Thomas Cook, Ph.D., R.Ph. is an associate professor and director of program assessment at Touro College of Pharmacy in New York City.
Remember (or imagine) your first day as a new faculty member. You walk into a room with anywhere from 50–300 students packed into a lecture hall. They have various accessories spread in front of them: laptops, mobile phones, newspapers, coffee, and/or breakfast. The challenge is engaging the class to keep them interested, not simply for the sake of keeping them interested, but to enable them to achieve the learning objectives for the lecture and the course.
If you are like me, the extent of your teaching instruction was limited to a stint as a laboratory TA, and when I started at my first position, I was lucky enough to be handed notes from the previous year’s offering. You quickly realize, though, that those tools are not sufficient.
What’s a faculty member to do? Current students have come of age exposed to a variety of teaching techniques. After spending the bulk of their lives in school, they know their own personal learning style. The standard lecture style presentation on PowerPoint will likely put them all to sleep. I know that’s what happened on a regular basis for me. I chalked it up to the 8:30 am lecture time, but I finally learned that it wasn’t the whole story.
My epiphany came when I attended the American Association of Colleges of Pharmacy (AACP) meeting in Boston. I participated in a session on the last day in the last time slot. The first surprise was that the room was full. The surprises kept coming. From a slide with a gorilla and a fart joke to an audience member sharing how he uses M&M’s in class to teach aspects of pharmacokinetics, I became converted.
Throughout my academic career, when I heard about using games and other similar activities in the classroom, I quickly dismissed the notion thinking that students (especially the older students at Touro College of Pharmacy, which is a post-BS program) would consider that the activities were too childish. Well, I can tell you that Dr. Jennifer Goldman-Levine from the Massachusetts College of Pharmacy taught me differently that day. The keys in my mind were to have students work in groups; to make the games into friendly competition; and to incorporate learning into the games by making sure they were relevant to the content. For example, using a word search as a learning and teaching tool. In order to make it a competition and educational, you could have students work in teams of two. They would need to find 3-4 words (usually drugs) and then write down something they learned about that drug that day. The first team to find the words would stand up, tell the class what they learned about that drug and then receive a prize (Dr. Goldman-Levine often used candy). These techniques allowed the students to demonstrate their learning and teach each other in a non-threatening environment. She demonstrated this at the AACP meeting using content that we learned at the workshop; we were engaged, we were interested and we enjoyed sharing our new knowledge with each other.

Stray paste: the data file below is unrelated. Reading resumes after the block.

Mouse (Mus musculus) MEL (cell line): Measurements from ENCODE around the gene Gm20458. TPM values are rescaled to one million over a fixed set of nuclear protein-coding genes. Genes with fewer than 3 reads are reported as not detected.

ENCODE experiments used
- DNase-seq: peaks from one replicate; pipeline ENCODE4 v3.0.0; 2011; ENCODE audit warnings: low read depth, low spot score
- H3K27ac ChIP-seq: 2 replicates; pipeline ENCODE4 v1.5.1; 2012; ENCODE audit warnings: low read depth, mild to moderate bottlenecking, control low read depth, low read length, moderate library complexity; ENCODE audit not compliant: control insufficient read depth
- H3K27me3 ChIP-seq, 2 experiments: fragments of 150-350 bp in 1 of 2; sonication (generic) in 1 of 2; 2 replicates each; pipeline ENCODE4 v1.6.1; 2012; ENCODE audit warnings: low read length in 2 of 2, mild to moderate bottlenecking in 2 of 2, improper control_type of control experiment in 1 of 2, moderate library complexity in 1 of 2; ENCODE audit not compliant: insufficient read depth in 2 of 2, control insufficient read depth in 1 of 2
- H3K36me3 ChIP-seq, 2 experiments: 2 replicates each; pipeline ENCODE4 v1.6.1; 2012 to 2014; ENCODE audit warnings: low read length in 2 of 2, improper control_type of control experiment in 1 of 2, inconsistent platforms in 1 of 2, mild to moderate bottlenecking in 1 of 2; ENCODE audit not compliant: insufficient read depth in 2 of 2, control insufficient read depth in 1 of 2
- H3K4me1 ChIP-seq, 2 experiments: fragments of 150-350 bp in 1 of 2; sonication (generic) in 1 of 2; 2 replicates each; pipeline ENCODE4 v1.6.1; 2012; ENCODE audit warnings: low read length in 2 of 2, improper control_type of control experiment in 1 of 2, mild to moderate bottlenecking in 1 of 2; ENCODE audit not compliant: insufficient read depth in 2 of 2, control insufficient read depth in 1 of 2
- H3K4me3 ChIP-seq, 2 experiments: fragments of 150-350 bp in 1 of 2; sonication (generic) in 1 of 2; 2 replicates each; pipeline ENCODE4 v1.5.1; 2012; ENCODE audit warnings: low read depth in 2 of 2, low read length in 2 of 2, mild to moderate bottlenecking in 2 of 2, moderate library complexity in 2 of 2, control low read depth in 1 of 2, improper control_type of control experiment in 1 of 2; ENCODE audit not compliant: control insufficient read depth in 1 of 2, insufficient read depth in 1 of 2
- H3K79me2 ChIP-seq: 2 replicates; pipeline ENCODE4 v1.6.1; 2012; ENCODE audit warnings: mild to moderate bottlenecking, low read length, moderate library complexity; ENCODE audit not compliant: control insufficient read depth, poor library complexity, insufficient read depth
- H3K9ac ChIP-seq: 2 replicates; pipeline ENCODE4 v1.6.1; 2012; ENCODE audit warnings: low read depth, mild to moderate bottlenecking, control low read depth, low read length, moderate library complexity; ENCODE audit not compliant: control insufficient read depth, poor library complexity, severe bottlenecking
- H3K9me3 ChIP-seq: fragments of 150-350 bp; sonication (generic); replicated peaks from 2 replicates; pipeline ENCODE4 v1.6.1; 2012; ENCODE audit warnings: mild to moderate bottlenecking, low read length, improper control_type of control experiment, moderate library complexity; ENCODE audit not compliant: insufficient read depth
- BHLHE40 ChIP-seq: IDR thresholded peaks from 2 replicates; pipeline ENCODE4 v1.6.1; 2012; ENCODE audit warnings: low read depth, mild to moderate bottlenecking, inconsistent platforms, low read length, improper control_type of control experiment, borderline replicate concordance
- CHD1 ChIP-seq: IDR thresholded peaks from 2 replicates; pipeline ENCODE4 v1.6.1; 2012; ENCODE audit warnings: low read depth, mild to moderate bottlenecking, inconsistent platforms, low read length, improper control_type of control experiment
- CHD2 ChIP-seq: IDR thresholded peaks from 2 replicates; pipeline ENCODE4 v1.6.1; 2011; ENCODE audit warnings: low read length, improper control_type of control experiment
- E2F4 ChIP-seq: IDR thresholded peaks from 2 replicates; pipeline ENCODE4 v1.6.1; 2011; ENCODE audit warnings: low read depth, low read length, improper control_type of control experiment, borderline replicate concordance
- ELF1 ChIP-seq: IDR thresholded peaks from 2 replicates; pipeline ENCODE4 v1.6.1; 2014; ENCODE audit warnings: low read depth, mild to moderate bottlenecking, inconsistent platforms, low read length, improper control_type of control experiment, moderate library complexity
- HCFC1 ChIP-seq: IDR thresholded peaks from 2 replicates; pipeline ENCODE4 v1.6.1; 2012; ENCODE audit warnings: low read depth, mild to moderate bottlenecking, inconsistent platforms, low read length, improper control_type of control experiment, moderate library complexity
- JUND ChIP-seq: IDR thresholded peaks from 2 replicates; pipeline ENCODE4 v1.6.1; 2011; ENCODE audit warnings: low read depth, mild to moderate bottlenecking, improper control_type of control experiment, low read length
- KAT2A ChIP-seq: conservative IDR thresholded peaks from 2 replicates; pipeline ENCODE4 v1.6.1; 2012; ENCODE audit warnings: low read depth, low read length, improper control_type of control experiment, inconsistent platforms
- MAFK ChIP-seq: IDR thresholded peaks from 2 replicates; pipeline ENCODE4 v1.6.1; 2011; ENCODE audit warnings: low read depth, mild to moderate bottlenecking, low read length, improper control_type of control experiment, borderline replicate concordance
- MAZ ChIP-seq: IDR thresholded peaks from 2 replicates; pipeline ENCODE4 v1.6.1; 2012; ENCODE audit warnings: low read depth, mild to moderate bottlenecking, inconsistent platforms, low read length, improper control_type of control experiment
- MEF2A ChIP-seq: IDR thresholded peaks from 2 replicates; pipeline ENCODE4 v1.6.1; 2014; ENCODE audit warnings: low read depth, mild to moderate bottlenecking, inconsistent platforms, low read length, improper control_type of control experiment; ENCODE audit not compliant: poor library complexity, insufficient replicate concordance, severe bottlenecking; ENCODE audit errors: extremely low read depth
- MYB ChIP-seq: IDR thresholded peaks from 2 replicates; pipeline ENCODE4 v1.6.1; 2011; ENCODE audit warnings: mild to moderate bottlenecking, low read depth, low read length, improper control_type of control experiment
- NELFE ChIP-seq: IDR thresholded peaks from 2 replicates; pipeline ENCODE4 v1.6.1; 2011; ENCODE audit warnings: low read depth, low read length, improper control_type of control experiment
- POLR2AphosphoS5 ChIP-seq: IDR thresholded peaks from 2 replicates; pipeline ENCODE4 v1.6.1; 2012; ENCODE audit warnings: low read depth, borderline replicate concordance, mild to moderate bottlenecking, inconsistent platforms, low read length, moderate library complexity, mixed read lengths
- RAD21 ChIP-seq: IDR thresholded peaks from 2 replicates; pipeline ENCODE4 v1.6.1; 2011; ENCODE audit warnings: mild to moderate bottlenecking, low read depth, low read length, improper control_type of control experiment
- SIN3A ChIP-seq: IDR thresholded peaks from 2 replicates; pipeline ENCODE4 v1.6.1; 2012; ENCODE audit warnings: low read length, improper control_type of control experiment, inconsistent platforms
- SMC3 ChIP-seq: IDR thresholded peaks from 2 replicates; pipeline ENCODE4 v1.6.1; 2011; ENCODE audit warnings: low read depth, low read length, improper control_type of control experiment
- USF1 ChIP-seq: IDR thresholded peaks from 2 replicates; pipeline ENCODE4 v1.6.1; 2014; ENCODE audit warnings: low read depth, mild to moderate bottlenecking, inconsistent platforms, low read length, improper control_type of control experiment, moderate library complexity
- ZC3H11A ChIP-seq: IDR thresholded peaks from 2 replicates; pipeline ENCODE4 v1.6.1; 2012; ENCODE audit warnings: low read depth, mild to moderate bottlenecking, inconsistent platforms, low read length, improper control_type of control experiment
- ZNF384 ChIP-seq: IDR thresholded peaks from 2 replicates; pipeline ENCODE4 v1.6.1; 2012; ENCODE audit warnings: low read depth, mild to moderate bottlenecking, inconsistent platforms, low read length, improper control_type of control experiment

Flash forward to the 2012 AAPS Annual Meeting and Exposition. I recruited Dr. Goldman-Levine to work with me on a similar presentation. It was intended to be an outreach effort (in my prior role as Chair of the Teachers of Pharmaceutics Section of AACP) to reach pharmaceutics faculty. I was thrilled to see that the room was filled. Dr. Goldman-Levine, in her typical exuberant style, engaged the audience. The active participation was just what I hoped to see. We reviewed and practiced many techniques that work in any discipline for engaging the audience, not just games. The participants were able to share how they could use these techniques or develop their own to encourage active learning in their own settings.
The bottom line is that everyone who is in academia or who is contemplating an academic career could use some direction in becoming a teacher and becoming an effective teacher. Not only is it good for your career, I expect that you will find it very rewarding to see students who are actively engaged in your class.
What techniques do you use in your classroom to engage students? We encourage you to include links to teaching resources.